This Second Edition of The Tao of Statistics: A Path to Understanding (With No Math) provides a reader-friendly approach to statistics in plain English. Unlike other statistics books, this text explains what statistics mean and how they are used, rather than how to calculate them. The book walks readers through basic concepts as well as some of the most complex statistical models in use. The Second Edition adds coverage of big data to better address its impact on p-values and other key concepts; material on small data to show readers how to handle data with fewer data points than optimal; and other new topics like missing data and effect sizes. The book’s two characters (a high school principal and a director of public health) return in the revised edition, with their examples expanded and updated with reference to contemporary concerns in the fields of education and health.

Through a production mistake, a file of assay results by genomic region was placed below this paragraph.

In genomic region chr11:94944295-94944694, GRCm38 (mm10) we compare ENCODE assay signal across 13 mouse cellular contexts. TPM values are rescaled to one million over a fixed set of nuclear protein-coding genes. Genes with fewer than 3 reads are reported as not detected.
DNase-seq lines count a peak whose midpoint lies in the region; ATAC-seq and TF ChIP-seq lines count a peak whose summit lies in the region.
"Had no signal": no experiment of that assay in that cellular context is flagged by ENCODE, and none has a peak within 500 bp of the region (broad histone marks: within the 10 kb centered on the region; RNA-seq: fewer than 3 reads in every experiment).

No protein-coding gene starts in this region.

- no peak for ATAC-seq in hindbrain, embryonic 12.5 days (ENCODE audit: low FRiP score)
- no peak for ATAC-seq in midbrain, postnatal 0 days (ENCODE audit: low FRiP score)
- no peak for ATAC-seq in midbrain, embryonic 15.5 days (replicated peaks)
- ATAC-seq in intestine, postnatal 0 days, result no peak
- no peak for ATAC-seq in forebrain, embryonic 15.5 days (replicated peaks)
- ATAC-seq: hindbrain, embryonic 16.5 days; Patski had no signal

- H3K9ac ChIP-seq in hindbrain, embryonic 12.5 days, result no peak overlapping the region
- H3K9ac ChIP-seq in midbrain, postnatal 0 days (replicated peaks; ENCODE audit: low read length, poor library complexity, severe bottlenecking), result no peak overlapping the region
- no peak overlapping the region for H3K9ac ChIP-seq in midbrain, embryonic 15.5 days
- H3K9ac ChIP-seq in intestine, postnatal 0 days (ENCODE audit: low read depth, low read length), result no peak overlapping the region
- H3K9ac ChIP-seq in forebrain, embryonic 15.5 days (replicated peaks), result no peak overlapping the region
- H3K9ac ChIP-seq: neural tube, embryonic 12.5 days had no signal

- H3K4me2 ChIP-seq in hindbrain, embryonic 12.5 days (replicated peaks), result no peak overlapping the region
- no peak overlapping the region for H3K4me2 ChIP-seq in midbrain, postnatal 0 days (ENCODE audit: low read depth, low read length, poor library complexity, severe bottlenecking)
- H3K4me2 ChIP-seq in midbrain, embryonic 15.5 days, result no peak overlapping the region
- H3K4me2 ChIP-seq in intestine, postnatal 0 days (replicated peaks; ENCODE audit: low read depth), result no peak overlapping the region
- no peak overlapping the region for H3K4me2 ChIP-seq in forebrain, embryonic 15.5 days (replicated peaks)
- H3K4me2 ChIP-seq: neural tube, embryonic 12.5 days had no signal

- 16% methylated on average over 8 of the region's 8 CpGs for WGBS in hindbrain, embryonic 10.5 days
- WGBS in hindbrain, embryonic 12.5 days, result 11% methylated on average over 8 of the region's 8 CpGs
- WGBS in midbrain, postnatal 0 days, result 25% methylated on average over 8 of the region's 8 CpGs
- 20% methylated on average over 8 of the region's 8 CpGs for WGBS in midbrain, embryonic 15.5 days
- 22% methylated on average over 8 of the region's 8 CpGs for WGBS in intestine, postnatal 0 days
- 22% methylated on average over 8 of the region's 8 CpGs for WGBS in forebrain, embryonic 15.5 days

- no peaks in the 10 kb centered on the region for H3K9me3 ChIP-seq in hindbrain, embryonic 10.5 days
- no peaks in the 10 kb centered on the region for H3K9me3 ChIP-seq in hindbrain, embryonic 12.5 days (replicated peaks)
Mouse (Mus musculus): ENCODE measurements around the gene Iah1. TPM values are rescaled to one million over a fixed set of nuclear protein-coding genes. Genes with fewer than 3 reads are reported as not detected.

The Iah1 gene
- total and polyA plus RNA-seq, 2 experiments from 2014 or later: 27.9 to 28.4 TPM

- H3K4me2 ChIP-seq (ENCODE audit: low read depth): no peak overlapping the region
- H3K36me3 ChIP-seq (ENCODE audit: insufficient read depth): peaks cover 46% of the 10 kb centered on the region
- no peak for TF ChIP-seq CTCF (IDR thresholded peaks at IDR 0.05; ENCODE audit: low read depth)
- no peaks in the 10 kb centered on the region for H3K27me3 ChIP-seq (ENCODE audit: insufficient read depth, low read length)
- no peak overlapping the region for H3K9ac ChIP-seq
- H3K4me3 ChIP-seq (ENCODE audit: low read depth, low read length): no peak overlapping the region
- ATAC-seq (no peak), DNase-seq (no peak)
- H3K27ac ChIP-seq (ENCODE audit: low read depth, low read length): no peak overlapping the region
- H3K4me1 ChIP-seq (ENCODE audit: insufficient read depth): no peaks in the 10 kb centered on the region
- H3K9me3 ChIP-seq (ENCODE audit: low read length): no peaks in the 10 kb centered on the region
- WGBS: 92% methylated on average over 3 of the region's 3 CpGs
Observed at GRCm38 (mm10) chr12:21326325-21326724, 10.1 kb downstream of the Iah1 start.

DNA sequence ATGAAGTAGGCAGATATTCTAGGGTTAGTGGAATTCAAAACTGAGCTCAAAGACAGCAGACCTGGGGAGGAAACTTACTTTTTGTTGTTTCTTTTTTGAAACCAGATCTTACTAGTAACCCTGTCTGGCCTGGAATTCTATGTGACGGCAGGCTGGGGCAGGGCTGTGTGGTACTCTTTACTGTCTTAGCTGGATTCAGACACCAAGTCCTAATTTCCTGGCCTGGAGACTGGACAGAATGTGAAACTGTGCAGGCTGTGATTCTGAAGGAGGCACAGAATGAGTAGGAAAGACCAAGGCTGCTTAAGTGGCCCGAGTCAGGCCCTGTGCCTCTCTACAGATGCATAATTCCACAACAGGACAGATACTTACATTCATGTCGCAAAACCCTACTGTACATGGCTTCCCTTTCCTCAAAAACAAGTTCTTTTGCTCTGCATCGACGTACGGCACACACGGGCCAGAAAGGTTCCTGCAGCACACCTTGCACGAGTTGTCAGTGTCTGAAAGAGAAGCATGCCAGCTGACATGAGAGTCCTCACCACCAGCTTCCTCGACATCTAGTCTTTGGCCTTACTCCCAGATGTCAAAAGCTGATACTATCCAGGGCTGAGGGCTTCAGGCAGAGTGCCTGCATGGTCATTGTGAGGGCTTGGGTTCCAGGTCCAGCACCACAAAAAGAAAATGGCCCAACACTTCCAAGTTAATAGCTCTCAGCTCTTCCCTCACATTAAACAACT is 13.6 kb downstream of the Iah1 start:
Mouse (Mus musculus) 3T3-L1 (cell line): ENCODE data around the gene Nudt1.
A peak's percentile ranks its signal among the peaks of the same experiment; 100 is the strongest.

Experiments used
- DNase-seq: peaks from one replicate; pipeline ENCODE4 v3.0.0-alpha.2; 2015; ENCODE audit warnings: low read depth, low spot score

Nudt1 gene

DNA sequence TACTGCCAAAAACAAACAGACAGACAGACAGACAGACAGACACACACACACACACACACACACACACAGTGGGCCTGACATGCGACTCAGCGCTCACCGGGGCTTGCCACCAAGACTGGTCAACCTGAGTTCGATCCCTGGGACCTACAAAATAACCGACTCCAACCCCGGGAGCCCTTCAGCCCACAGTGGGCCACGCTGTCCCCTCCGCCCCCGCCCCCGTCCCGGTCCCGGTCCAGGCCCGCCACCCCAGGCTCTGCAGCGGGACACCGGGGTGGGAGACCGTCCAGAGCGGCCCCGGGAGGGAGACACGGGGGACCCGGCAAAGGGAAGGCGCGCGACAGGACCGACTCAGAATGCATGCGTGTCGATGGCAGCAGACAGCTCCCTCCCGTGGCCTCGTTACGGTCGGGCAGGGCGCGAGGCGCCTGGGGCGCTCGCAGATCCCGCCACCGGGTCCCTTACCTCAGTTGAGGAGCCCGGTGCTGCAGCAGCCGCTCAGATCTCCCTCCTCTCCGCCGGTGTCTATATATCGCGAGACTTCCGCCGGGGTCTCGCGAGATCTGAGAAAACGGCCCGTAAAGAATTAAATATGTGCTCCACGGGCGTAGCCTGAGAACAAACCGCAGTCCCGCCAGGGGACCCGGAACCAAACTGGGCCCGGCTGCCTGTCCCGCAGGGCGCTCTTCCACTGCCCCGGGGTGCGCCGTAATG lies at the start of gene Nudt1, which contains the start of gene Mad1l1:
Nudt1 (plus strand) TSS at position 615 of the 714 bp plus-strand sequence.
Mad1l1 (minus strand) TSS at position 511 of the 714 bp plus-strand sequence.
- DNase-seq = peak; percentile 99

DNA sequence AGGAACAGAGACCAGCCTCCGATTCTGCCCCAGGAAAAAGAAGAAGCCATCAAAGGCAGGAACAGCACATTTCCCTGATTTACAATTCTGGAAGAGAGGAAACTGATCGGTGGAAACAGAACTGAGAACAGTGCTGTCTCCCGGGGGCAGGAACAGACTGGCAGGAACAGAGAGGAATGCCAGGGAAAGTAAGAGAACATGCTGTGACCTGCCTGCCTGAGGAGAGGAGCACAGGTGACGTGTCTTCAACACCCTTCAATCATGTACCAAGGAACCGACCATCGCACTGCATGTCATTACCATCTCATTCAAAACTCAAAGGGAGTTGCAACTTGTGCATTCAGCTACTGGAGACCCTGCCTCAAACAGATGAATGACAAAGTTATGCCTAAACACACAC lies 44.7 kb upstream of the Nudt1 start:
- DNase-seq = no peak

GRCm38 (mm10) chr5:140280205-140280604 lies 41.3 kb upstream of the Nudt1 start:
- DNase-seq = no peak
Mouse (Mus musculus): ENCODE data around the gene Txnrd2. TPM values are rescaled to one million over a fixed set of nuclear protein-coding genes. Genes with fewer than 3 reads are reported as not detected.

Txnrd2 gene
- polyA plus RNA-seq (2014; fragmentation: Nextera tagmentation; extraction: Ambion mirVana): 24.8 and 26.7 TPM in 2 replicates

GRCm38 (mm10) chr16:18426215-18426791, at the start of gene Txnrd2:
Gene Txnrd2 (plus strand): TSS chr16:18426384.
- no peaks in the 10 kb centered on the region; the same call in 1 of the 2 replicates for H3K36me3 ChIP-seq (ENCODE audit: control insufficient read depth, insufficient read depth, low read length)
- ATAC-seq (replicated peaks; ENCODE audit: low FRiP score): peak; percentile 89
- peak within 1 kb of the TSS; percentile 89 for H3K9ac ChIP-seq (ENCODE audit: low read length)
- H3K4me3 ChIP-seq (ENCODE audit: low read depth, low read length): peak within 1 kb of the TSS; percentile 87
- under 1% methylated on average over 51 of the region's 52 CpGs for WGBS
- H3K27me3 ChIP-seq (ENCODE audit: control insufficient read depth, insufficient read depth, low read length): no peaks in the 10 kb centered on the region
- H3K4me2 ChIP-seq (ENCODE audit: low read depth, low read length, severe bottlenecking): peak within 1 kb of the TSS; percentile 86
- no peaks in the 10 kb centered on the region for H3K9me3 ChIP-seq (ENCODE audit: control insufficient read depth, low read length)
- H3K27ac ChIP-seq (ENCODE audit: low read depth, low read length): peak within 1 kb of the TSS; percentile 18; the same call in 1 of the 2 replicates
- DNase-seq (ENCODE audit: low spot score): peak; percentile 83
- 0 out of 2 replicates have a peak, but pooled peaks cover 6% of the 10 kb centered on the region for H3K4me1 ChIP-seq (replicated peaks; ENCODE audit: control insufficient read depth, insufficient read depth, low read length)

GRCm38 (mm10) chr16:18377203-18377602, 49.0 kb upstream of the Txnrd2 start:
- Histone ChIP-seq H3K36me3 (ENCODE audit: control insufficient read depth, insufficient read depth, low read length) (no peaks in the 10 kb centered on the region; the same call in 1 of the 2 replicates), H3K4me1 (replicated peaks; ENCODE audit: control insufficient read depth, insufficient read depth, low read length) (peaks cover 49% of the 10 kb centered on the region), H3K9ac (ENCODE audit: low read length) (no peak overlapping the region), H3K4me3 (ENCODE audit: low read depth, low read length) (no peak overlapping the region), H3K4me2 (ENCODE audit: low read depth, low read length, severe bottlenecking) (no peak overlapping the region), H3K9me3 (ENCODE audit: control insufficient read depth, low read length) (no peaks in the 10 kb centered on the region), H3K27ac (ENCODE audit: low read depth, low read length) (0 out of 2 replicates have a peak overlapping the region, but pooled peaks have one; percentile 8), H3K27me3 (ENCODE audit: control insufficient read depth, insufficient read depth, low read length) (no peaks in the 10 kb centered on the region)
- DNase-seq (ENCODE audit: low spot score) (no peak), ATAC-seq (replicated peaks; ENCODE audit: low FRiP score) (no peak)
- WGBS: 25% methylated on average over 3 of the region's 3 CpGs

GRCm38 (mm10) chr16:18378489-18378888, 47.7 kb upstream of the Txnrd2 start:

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  • Data are rowdy
  • Messy, too
  • Tolerance prevails

Surprisingly, statistics generally are quite hardy and easily survive minor violations of their assumptions. This situation (referred to as robustness) is fortunate, because few situations conform entirely to assumptions. For example, real-world data do not conform to precise, normal curves, yet the normal curve supports much of statistics. Assumptions and the magnitude of their tolerable violations are the fodder for much joyous debate among statisticians. This issue becomes particularly rich in opinions when the discussion turns to aggregating assumptions (such as assumptions for the level of measurement combined with those of a statistical technique) for complex models. No one has this problem figured out or has a reasonably overarching approach to it. As a result, many statisticians have ...

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